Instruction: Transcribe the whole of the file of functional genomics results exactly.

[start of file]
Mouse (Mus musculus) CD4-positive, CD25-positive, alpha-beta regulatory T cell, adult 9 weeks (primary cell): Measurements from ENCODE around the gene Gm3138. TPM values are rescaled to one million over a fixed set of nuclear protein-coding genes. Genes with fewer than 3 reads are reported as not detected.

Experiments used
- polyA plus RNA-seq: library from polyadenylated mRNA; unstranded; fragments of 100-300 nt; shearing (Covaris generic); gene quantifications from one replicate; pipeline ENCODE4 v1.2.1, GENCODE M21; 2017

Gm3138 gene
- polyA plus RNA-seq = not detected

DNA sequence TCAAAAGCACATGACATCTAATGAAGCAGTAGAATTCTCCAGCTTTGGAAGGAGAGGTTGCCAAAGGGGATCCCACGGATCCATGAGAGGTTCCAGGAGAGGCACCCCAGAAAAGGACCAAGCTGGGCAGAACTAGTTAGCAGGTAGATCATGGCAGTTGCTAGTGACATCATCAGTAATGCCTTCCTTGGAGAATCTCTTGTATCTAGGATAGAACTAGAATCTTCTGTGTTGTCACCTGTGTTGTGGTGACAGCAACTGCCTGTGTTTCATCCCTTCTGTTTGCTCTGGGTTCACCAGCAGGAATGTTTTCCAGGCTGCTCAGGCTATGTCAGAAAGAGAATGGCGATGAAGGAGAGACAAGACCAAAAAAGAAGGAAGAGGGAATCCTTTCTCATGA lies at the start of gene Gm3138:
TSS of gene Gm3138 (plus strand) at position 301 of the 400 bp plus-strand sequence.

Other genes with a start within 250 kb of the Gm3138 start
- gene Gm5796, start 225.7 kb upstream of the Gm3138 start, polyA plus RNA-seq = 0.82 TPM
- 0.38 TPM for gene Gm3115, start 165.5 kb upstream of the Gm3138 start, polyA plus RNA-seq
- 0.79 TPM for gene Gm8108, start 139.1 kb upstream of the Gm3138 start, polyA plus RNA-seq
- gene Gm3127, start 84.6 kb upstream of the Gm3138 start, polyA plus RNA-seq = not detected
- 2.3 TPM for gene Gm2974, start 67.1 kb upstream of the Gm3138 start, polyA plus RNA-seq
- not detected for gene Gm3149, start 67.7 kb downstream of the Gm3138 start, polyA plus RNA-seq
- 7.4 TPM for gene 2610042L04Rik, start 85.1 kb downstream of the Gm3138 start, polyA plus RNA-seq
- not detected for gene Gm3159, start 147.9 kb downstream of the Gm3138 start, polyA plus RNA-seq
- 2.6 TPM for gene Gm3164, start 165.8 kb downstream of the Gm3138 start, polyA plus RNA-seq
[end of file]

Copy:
Mouse (Mus musculus) CD4-positive, CD25-positive, alpha-beta regulatory T cell, adult 9 weeks (primary cell): Measurements from ENCODE around the gene Gm3138. TPM values are rescaled to one million over a fixed set of nuclear protein-coding genes. Genes with fewer than 3 reads are reported as not detected.

Experiments used
- polyA plus RNA-seq: library from polyadenylated mRNA; unstranded; fragments of 100-300 nt; shearing (Covaris generic); gene quantifications from one replicate; pipeline ENCODE4 v1.2.1, GENCODE M21; 2017

Gm3138 gene
- polyA plus RNA-seq = not detected

DNA sequence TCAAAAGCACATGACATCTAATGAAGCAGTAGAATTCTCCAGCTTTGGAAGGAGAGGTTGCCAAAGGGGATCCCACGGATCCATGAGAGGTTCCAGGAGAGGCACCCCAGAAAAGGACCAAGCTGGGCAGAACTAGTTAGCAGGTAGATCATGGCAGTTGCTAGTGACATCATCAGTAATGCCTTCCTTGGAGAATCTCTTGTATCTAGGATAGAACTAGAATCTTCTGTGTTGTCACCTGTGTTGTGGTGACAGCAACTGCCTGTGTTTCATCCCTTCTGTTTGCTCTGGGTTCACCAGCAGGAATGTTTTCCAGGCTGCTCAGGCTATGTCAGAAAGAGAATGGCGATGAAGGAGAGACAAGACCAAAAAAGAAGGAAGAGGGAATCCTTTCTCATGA lies at the start of gene Gm3138:
TSS of gene Gm3138 (plus strand) at position 301 of the 400 bp plus-strand sequence.

Other genes with a start within 250 kb of the Gm3138 start
- gene Gm5796, start 225.7 kb upstream of the Gm3138 start, polyA plus RNA-seq = 0.82 TPM
- 0.38 TPM for gene Gm3115, start 165.5 kb upstream of the Gm3138 start, polyA plus RNA-seq
- 0.79 TPM for gene Gm8108, start 139.1 kb upstream of the Gm3138 start, polyA plus RNA-seq
- gene Gm3127, start 84.6 kb upstream of the Gm3138 start, polyA plus RNA-seq = not detected
- 2.3 TPM for gene Gm2974, start 67.1 kb upstream of the Gm3138 start, polyA plus RNA-seq
- not detected for gene Gm3149, start 67.7 kb downstream of the Gm3138 start, polyA plus RNA-seq
- 7.4 TPM for gene 2610042L04Rik, start 85.1 kb downstream of the Gm3138 start, polyA plus RNA-seq
- not detected for gene Gm3159, start 147.9 kb downstream of the Gm3138 start, polyA plus RNA-seq
- 2.6 TPM for gene Gm3164, start 165.8 kb downstream of the Gm3138 start, polyA plus RNA-seq